Published 5 aug. 2022

Memory Alignment

#rust
#memory
Cover image for Memory Alignment

We will explore memory alignment in Rust, highlighting the influence of padding and field order on struct size. Through practical examples, we learn how automatic re-ordering in Rust works, which is different from languages like C, C++, or Go.

Before we dive into it, let’s start with a practical example in Rust to show why this is relevant:

use std::mem;

struct Member {
    active: bool,
    age: i32,
}

fn main() {
    println!("bool: {} bytes", mem::size_of::<bool>());
    println!("i32: {} bytes", mem::size_of::<i32>());
    println!("Member: {} bytes", mem::size_of::<Member>());
}

We defined a struct called Member, which includes two fields. Then we print the memory size of all of the types. The size of a bool in rust is 1 byte, and the size of a 32-bit integer is 4 bytes; thus, the total size of our struct should be 5 bytes, right?

 cargo run
    Finished dev [unoptimized + debuginfo] target(s) in 0.00s
     Running `target/debug/memory-alignment`
bool: 1 bytes
i32: 4 bytes
Member: 8 bytes

What kind of dark magic is this… Where do these extra three bytes come from?

CPU and memory

To understand how this works, we need to understand how the CPU reads the memory. The CPU sends the address of the memory it wants to read to the address bus. Then it sends the “read” command to the memory on the control bus, and finally, the memory will send the data to the data bus.

Overview of the system bus (I/O not included)

Overview of the system bus (I/O not included)

The amount of data transferred is often the same size as a single word (a unit specific for processors). On most 64-bit CPUs, the word size equals 8 bytes (=64 bits), whereas, on most 32-bit CPUs, this would be 4 bytes (=32 bits). Unaligned memory usually hurts performance as more CPU instructions are required. This is where memory alignment comes into place.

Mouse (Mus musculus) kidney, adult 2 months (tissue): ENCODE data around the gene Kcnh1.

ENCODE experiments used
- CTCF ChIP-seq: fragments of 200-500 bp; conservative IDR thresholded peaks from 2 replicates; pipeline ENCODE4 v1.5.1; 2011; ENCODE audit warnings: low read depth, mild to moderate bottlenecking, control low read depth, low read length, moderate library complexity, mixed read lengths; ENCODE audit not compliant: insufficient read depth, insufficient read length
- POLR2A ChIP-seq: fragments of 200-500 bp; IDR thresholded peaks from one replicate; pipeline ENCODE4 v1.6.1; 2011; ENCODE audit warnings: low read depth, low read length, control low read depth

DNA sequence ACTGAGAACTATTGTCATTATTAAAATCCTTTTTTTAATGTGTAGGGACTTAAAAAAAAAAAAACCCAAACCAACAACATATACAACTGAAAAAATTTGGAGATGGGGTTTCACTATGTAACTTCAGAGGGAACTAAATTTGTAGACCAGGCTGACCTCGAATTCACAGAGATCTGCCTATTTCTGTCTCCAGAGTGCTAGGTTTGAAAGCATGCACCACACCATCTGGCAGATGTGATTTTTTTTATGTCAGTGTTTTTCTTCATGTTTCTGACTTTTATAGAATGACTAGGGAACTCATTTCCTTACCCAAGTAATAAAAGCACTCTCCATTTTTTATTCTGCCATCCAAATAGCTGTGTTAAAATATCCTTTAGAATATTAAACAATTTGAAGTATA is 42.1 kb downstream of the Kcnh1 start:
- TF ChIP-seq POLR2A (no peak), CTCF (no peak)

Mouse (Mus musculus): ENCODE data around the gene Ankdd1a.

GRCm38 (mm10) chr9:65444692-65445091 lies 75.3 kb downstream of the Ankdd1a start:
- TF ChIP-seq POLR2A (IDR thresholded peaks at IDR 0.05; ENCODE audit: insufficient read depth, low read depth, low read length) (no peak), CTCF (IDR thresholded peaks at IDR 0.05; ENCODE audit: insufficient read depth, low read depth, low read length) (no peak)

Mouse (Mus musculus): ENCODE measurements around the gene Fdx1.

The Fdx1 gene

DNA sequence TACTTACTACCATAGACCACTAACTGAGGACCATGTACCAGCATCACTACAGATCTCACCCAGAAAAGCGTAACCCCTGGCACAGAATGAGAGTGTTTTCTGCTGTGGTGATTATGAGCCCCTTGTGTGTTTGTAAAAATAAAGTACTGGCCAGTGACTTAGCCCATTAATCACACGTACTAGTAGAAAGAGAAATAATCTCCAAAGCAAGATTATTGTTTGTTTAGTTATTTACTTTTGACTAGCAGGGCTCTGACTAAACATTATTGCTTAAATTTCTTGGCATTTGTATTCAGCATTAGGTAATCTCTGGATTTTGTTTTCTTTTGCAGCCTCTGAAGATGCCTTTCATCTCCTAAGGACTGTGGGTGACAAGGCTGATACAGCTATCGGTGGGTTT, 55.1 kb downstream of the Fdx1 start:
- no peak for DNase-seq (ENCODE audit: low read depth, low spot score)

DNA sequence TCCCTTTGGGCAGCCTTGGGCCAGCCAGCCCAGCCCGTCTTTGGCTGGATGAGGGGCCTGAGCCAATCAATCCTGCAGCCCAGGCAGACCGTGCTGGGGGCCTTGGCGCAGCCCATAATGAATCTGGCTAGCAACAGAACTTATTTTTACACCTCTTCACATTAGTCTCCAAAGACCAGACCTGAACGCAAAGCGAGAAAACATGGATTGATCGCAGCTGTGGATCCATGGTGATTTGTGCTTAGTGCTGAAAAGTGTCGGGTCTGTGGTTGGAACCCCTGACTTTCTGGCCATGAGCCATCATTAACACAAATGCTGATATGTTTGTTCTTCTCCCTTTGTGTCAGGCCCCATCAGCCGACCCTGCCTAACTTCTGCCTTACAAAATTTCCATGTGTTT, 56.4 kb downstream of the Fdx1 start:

Back to our code

Remember that our Member struct has a size of 8 bytes while its fields combined only take up 5 bytes? This is because the compiler automatically aligns our memory. To do so, it adds three extra bytes of padding.

Memory layout of our struct on x86_64

Memory layout of our struct on x86_64

The amount of padding is based on the field type, struct size, and CPU properties (such as the word size).

Field order

The order of the fields in C, C++, Go, and possible other programming languages matter because extra padding will be used. However, in Rust, struct fields will be re-ordered by default to get the smallest possible size. The compiler is allowed to do so because, by default, Rust makes no guarantees for struct types.

To demonstrate, we can use the C representation, which will use a type layout interoperable with the C Language. Let’s add another boolean field to our struct:

use std::mem;

#[repr(C)]
struct Member {
    active: bool,
    age: i32,
    admin: bool,
}

fn main() {
    println!("Member: {} bytes", mem::size_of::<Member>());
}

The repr(C) attribute enables the C representation. This way, the fields won’t be re-ordered. Let’s execute it to see the result:

 cargo run
   Compiling memory-alignment v0.1.0 
    Finished dev [unoptimized + debuginfo] target(s) in 0.53s
     Running `target/debug/memory-alignment`
Member: 12 bytes

We can now “optimize” our Member struct by re-ordering the fields manually. To get the memory size back to 8 bytes, we have to move the age field to be the first field in the struct:

use std::mem;

#[repr(C)]
struct Member {
    age: i32,
    active: bool,
    admin: bool,
}

fn main() {
    println!("Member: {} bytes", mem::size_of::<Member>());
}

To verify if this has the expected result, we need to execute our program again:

 cargo run
   Compiling memory-alignment v0.1.0 
    Finished dev [unoptimized + debuginfo] target(s) in 0.42s
     Running `target/debug/memory-alignment`
Member: 8 bytes

To understand how this works, we can look at the memory layout for our Member struct both before and after re-ordering the fields.

Memory layout on x86_64 using the C representation with and without ordering fields

Memory layout on x86_64 using the C representation with and without ordering fields

Tooling

As mentioned earlier, tooling is unnecessary when using Rust, as you most likely don’t have to manually re-order fields. However, when you use Go, you can configure the fieldalignment analyzer with golangci-lint to warn about “unoptimized” structures.

I’m not aware of any tooling for C or C++ so let me know if you have any suggestions!

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